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Summary Report for:
49-3023.02 - Automotive Specialty Technicians

Repair only one system or component on a vehicle, such as brakes, suspension, or radiator.

Sample of reported job titles: Automotive Technician (Auto Technician), Technician, Mechanic, Air Conditioning Technician (A/C Technician), Trim Technician, Alignment Specialist, Automobile Mechanic (Auto Mechanic), Automotive Worker, Brake Technician, Drivability Technician

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Tasks  |  Tools & Technology  |  Knowledge  |  Skills  |  Abilities  |  Work Activities  |  Work Context  |  Job Zone  |  Education  |  Interests  |  Work Styles  |  Work Values  |  Related Occupations  |  Wages & Employment  |  Job Openings  |  Additional Information

Tasks

  • Examine vehicles, compile estimates of repair costs, and secure customers' approval to perform repairs.
  • Repair, overhaul, or adjust automobile brake systems.
  • Troubleshoot fuel, ignition, and emissions control systems, using electronic testing equipment.
  • Repair or replace defective ball joint suspensions, brake shoes, or wheel bearings.
  • Inspect and test new vehicles for damage and record findings so that necessary repairs can be made.
  • Test electronic computer components in automobiles to ensure proper operation.
  • Tune automobile engines to ensure proper and efficient functioning. Green Task Statement
  • Install or repair air conditioners and service components, such as compressors, condensers, and controls.
  • Repair, replace, or adjust defective fuel injectors, carburetor parts, and gasoline filters.
  • Remove and replace defective mufflers and tailpipes.

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Tools & Technology

Tools used in this occupation:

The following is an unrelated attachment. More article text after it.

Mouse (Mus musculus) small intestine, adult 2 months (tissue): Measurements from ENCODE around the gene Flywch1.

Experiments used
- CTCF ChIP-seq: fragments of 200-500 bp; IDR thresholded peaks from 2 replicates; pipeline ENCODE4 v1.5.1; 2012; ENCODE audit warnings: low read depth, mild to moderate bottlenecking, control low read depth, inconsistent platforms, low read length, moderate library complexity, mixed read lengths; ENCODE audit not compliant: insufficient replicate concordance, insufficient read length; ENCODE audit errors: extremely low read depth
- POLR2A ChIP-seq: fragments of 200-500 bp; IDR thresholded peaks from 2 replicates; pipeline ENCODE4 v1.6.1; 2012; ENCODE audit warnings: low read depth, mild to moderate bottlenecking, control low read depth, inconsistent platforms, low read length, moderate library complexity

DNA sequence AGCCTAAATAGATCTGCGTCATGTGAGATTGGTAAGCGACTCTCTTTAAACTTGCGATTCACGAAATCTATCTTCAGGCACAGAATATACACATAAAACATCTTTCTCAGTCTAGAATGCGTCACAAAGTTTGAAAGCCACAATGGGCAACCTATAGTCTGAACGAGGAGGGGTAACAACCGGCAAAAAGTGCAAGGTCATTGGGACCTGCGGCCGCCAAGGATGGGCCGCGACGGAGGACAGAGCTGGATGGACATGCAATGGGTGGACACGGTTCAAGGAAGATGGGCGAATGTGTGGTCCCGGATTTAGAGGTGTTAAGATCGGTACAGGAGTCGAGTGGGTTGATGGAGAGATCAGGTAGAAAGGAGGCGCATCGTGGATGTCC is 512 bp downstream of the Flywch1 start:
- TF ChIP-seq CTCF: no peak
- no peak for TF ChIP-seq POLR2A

Pneumatic impact wrenches — Air wrenches; Butterfly air wrenches; Pneumatic wrenches
Pneumatic vacuum equipment — Brake bleeders; Hydraulic bleed tools; Pneumatic fluid evacuators; Pressure brake bleeders
Pullers — Gear pullers; Hand pullers; Power pullers; Slide hammers
Specialty wrenches — Breaker bars; Clutch wrenches; Lug wrenches; Ratcheting gear wrenches
Voltage or current meters — Alternator testers; In-line ignition spark testers; Spark plug testers; Voltmeters

Technology used in this occupation:

Accounting software — ARSIS Automotive Repair Shop Invoice System software
Data base reporting software — Genisys Fast Fixes; Pathfinder software
Facilities management software — Alliance Automotive Shop Controller; Mitchell OnDemand5 Manager; Scott Systems MaxxTraxx Pro; Snap-On ShoKey
Information retrieval or search software — Online service manual database software; Technical manual database software
Project management software — Estimating software

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Knowledge

Mechanical — Knowledge of machines and tools, including their designs, uses, repair, and maintenance.
Customer and Personal Service — Knowledge of principles and processes for providing customer and personal services. This includes customer needs assessment, meeting quality standards for services, and evaluation of customer satisfaction.
Engineering and Technology — Knowledge of the practical application of engineering science and technology. This includes applying principles, techniques, procedures, and equipment to the design and production of various goods and services.
Administration and Management — Knowledge of business and management principles involved in strategic planning, resource allocation, human resources modeling, leadership technique, production methods, and coordination of people and resources.
Sales and Marketing — Knowledge of principles and methods for showing, promoting, and selling products or services. This includes marketing strategy and tactics, product demonstration, sales techniques, and sales control systems.
Computers and Electronics — Knowledge of circuit boards, processors, chips, electronic equipment, and computer hardware and software, including applications and programming.
Education and Training — Knowledge of principles and methods for curriculum and training design, teaching and instruction for individuals and groups, and the measurement of training effects.
Mathematics — Knowledge of arithmetic, algebra, geometry, calculus, statistics, and their applications.